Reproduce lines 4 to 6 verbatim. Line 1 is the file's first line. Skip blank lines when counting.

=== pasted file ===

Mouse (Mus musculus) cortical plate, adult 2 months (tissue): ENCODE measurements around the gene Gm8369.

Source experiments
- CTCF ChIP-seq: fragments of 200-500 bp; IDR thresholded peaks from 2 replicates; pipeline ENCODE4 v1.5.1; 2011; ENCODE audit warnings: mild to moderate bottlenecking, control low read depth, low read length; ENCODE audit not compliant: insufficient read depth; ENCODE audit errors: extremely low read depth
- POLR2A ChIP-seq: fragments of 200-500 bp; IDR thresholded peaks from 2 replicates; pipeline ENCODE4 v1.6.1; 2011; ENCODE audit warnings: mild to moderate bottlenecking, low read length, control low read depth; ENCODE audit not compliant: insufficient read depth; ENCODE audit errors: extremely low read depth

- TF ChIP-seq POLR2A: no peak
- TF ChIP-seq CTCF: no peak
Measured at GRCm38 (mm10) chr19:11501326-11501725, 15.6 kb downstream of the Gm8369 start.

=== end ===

- POLR2A ChIP-seq: fragments of 200-500 bp; IDR thresholded peaks from 2 replicates; pipeline ENCODE4 v1.6.1; 2011; ENCODE audit warnings: mild to moderate bottlenecking, low read length, control low read depth; ENCODE audit not compliant: insufficient read depth; ENCODE audit errors: extremely low read depth

- TF ChIP-seq POLR2A: no peak
- TF ChIP-seq CTCF: no peak